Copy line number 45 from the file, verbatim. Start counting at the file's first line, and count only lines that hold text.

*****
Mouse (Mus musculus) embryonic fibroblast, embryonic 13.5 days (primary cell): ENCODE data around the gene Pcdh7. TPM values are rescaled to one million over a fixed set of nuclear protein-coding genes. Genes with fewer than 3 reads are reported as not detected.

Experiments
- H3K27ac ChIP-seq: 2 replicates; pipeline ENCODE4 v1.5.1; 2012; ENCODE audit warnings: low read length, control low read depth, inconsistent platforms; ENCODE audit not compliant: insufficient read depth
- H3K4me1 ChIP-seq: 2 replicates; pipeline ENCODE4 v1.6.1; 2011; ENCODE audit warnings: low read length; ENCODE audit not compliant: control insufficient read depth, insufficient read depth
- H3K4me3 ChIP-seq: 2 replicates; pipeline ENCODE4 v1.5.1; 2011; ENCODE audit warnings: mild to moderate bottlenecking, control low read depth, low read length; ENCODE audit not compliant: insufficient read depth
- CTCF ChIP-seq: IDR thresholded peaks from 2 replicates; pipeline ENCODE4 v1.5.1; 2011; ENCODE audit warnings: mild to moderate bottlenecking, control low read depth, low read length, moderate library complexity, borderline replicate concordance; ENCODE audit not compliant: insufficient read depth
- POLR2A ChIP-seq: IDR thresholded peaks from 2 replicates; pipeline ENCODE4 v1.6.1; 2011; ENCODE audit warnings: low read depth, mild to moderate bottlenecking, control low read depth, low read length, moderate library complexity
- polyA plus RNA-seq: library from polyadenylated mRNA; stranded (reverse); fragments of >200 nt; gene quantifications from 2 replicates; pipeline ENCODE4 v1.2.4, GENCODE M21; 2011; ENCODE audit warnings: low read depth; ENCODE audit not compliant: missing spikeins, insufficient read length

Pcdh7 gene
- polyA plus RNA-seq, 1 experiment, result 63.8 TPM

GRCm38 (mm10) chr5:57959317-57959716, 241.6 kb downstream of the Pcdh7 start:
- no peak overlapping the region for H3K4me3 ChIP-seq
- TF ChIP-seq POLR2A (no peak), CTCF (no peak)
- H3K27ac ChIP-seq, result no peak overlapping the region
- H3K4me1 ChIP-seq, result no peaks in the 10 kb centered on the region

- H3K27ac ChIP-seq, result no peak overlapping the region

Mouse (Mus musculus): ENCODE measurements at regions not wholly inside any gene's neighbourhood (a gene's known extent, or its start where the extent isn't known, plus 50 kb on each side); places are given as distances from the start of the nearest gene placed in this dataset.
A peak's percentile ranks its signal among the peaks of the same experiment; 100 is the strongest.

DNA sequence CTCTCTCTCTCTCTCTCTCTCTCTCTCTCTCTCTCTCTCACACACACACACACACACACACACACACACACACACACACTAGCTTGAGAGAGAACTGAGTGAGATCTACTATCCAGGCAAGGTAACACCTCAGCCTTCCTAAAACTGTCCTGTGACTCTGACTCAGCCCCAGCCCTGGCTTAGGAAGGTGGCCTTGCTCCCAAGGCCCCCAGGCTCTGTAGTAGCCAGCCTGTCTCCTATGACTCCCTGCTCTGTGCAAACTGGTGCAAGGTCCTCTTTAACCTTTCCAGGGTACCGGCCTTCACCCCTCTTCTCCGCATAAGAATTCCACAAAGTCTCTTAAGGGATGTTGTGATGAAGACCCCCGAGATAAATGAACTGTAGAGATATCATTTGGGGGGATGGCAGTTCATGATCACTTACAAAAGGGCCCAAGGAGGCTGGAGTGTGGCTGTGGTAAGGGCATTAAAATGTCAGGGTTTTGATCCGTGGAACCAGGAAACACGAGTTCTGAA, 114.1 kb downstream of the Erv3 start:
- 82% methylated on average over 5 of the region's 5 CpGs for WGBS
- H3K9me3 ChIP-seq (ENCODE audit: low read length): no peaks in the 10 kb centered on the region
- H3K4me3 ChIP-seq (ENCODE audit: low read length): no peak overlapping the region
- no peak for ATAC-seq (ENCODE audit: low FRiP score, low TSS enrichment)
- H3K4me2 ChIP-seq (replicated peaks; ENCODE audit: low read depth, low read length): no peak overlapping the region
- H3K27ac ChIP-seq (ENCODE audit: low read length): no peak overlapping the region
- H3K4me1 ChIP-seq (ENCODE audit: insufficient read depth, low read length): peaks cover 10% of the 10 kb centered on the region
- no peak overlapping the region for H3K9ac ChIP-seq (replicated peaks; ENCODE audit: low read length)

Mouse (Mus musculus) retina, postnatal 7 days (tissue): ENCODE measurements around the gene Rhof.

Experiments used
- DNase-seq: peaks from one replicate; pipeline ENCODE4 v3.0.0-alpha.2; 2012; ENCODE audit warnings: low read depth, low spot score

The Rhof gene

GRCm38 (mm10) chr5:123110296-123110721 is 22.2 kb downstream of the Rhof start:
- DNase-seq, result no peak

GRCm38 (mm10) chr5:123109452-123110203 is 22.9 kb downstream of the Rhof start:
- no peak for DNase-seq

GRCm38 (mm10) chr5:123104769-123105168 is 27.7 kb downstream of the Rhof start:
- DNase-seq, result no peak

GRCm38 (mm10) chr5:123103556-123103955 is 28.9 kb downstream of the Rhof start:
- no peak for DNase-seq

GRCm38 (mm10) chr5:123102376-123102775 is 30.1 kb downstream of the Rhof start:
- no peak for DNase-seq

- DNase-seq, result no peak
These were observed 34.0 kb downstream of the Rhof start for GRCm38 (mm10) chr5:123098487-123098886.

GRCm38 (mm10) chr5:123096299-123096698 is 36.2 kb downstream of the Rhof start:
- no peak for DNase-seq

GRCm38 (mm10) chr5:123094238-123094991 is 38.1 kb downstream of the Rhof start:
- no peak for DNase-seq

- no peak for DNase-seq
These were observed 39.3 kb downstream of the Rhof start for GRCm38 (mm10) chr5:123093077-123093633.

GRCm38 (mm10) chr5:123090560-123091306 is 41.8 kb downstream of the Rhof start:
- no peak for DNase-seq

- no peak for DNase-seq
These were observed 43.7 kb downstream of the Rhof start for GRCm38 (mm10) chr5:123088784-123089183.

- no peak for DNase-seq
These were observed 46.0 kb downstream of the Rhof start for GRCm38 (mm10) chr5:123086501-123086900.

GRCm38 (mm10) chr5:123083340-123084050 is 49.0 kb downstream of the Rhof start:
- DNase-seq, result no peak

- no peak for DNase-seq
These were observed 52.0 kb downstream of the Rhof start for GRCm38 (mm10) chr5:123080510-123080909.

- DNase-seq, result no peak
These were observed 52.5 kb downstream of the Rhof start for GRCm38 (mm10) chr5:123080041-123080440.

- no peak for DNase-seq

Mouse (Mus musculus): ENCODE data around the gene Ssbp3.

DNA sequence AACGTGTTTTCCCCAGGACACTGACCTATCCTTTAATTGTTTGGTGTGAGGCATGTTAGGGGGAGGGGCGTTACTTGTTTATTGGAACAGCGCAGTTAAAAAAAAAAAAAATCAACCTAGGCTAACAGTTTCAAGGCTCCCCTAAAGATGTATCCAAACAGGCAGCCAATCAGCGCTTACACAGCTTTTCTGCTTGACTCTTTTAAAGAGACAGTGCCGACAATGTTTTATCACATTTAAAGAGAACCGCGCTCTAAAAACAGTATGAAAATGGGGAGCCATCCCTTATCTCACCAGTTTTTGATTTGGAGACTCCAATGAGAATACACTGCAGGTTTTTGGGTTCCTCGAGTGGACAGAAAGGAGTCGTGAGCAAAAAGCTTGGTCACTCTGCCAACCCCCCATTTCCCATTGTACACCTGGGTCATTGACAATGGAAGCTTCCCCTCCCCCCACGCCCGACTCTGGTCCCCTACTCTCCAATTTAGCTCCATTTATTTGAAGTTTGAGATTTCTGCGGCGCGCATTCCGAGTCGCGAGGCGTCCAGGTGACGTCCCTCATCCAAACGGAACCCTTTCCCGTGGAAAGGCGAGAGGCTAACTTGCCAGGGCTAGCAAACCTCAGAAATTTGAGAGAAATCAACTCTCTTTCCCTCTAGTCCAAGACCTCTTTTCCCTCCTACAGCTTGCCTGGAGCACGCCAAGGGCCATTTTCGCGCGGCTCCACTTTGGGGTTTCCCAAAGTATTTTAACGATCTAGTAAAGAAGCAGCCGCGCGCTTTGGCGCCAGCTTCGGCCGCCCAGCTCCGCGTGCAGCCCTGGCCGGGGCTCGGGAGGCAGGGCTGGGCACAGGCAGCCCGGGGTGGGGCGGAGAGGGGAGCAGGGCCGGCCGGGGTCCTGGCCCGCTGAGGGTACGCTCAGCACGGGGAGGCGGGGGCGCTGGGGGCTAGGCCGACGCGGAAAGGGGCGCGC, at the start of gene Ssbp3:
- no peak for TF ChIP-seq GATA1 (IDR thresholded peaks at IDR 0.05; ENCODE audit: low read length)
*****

- no peak for DNase-seq